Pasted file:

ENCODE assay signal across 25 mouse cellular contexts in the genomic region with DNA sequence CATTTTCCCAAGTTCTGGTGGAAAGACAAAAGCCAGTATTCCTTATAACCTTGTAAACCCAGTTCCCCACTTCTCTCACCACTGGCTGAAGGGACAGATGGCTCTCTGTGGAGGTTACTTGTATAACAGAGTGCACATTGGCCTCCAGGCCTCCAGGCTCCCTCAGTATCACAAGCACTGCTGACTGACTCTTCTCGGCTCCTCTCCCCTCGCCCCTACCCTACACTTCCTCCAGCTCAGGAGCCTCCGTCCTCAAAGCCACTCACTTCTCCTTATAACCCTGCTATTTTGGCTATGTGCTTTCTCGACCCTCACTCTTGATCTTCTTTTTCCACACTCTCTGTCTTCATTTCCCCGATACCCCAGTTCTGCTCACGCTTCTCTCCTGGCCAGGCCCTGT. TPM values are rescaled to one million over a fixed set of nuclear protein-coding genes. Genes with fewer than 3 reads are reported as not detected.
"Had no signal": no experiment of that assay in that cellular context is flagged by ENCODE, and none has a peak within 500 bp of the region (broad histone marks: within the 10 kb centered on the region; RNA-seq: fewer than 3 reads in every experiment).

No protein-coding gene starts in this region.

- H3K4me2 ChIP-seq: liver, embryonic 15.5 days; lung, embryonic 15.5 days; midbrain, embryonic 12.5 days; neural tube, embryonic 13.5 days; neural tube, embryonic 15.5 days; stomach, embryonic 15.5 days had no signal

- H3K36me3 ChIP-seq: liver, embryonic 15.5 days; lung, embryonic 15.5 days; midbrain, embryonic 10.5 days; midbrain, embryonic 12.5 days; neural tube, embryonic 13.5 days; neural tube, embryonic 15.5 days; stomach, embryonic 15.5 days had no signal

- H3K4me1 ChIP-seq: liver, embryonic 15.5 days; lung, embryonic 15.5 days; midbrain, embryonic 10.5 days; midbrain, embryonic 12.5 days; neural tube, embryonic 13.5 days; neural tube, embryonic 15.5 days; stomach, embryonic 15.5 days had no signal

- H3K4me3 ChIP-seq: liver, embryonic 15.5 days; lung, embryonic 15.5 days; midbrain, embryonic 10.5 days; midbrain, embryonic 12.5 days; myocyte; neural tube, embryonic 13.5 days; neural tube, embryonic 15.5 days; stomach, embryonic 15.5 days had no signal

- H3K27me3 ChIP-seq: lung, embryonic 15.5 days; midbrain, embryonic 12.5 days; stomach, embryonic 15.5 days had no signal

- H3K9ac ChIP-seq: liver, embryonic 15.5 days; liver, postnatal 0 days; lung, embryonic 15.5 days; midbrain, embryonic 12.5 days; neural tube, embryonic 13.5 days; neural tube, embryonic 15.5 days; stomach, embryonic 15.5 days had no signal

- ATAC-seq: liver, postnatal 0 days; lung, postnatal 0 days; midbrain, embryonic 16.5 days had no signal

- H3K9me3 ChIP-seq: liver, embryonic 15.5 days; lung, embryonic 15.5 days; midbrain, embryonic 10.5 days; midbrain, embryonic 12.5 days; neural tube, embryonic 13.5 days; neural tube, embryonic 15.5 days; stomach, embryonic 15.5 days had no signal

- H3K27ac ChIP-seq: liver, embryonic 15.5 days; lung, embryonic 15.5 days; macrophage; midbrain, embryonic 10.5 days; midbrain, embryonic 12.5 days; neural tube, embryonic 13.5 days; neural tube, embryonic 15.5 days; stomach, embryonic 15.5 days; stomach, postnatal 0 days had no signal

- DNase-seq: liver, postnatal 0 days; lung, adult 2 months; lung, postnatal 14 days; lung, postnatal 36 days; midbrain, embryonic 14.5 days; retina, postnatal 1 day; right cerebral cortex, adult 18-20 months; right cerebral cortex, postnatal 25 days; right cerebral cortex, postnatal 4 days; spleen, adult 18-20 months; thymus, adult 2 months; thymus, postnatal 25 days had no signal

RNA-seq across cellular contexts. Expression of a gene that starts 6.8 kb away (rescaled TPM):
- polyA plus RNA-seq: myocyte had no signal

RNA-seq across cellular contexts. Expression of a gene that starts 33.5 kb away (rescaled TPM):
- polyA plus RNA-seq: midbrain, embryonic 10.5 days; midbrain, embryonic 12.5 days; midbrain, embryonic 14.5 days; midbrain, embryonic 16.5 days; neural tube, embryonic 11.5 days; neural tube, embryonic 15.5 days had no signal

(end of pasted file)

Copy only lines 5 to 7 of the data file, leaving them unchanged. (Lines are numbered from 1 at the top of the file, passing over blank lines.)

- H3K36me3 ChIP-seq: liver, embryonic 15.5 days; lung, embryonic 15.5 days; midbrain, embryonic 10.5 days; midbrain, embryonic 12.5 days; neural tube, embryonic 13.5 days; neural tube, embryonic 15.5 days; stomach, embryonic 15.5 days had no signal

- H3K4me1 ChIP-seq: liver, embryonic 15.5 days; lung, embryonic 15.5 days; midbrain, embryonic 10.5 days; midbrain, embryonic 12.5 days; neural tube, embryonic 13.5 days; neural tube, embryonic 15.5 days; stomach, embryonic 15.5 days had no signal

- H3K4me3 ChIP-seq: liver, embryonic 15.5 days; lung, embryonic 15.5 days; midbrain, embryonic 10.5 days; midbrain, embryonic 12.5 days; myocyte; neural tube, embryonic 13.5 days; neural tube, embryonic 15.5 days; stomach, embryonic 15.5 days had no signal